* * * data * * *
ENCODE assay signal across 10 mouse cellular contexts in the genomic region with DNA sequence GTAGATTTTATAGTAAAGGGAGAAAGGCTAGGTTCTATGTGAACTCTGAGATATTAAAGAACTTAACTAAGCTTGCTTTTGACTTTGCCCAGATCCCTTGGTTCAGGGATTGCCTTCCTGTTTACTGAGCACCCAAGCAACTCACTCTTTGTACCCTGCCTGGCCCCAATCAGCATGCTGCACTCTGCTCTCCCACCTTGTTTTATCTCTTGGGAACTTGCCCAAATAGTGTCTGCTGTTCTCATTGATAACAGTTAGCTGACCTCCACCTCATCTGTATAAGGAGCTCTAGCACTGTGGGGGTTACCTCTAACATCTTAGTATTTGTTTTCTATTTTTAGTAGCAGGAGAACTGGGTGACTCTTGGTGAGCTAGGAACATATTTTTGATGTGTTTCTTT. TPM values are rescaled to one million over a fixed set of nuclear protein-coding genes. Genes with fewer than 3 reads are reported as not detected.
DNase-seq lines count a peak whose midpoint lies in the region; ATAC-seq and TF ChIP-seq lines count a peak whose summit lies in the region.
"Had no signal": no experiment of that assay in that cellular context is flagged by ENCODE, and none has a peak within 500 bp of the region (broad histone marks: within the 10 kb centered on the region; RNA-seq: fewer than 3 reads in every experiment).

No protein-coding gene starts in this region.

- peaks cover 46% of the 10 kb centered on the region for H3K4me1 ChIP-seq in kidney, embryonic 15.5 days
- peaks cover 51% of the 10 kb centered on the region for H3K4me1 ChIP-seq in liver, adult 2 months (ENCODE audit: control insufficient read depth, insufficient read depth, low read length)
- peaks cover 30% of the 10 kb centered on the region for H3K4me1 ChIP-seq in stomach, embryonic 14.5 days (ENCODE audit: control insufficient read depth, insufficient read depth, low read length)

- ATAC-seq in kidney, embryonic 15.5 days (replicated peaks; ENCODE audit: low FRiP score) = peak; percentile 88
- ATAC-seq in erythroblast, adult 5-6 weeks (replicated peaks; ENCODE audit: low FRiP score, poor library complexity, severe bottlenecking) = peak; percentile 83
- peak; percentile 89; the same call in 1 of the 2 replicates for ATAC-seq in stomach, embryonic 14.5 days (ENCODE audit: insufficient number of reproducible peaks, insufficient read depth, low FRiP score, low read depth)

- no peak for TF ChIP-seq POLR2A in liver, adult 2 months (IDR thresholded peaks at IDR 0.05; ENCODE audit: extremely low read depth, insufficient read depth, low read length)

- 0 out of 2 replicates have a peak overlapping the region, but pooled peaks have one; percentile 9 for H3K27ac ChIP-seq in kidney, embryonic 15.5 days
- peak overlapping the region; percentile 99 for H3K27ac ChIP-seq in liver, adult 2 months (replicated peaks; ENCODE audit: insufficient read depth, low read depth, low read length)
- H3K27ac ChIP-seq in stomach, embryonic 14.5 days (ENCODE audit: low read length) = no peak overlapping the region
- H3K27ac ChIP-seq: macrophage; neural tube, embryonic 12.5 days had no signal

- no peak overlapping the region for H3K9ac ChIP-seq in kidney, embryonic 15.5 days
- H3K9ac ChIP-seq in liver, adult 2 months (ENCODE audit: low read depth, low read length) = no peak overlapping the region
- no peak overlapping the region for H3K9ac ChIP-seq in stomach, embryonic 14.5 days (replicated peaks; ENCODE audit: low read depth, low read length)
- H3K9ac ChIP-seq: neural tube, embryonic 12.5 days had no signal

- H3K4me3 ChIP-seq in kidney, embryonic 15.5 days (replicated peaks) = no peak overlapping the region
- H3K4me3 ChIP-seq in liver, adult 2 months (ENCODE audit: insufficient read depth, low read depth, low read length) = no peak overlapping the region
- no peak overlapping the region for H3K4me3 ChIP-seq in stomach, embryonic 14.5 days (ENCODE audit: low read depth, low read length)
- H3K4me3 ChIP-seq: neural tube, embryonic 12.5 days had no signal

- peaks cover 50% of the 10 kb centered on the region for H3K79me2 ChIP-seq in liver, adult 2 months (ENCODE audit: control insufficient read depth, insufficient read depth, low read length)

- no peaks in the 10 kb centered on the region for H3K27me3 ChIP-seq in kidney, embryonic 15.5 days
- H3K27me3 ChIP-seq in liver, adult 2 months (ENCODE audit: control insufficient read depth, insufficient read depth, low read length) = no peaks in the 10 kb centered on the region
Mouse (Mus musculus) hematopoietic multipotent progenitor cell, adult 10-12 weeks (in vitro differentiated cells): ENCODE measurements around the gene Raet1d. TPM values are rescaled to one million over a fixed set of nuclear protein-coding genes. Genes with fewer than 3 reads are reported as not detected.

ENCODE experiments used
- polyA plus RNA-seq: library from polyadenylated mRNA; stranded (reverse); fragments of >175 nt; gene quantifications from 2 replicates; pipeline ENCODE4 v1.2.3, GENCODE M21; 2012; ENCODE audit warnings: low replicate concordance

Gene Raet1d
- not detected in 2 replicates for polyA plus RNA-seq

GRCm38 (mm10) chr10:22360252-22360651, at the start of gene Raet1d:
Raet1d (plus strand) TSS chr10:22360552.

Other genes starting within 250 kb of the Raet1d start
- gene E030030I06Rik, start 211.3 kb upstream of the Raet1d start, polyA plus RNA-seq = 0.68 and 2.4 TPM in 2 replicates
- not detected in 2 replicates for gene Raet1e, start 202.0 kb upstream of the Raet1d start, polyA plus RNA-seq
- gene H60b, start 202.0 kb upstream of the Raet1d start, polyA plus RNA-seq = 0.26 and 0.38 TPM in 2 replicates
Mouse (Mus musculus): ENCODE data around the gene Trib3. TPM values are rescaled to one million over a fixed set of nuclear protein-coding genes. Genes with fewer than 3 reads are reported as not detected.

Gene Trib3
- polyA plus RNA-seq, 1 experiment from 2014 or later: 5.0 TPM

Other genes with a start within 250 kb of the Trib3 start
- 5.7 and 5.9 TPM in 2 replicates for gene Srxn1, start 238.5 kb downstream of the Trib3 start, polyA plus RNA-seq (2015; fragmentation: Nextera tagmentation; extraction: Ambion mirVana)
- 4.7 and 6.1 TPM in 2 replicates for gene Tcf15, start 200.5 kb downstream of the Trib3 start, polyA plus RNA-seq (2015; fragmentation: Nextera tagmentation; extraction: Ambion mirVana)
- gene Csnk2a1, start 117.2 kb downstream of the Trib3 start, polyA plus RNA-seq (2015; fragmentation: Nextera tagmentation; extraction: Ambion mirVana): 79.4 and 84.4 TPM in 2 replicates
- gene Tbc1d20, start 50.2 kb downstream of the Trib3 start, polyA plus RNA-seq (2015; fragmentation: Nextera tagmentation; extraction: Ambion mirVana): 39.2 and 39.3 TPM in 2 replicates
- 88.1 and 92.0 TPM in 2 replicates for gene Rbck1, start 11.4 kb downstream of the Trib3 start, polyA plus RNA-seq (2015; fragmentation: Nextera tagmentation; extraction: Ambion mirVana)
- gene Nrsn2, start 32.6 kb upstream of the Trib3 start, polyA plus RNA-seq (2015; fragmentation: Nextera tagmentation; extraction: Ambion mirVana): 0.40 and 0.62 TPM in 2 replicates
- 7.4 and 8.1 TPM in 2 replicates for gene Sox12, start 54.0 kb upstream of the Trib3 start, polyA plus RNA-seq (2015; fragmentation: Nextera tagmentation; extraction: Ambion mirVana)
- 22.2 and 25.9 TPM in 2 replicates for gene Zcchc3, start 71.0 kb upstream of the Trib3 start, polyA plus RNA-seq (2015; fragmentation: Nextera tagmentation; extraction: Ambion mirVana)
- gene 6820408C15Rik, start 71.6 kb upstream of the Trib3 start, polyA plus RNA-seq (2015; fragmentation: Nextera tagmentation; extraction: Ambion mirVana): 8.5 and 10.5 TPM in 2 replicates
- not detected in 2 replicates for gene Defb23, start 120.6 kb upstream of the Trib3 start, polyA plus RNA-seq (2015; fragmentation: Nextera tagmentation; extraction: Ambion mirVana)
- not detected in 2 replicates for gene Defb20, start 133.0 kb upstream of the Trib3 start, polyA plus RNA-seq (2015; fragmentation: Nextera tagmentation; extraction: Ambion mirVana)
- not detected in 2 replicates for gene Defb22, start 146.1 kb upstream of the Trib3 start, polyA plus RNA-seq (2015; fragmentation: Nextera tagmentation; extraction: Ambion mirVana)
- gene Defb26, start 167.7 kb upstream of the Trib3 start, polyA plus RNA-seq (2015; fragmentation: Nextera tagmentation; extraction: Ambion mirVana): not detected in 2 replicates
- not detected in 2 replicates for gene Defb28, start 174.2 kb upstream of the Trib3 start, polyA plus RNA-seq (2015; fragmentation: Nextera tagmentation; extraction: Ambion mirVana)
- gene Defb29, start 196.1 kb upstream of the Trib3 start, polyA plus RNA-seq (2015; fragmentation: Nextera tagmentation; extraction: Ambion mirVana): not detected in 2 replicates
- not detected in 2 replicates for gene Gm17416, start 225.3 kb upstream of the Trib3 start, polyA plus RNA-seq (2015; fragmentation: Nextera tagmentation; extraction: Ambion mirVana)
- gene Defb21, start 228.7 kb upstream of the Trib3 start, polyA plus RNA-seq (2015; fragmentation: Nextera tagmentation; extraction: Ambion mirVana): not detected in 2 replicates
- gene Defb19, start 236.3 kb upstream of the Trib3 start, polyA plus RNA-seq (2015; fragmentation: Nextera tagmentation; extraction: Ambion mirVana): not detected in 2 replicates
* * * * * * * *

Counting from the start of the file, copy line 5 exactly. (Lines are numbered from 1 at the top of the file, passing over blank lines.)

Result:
- peaks cover 46% of the 10 kb centered on the region for H3K4me1 ChIP-seq in kidney, embryonic 15.5 days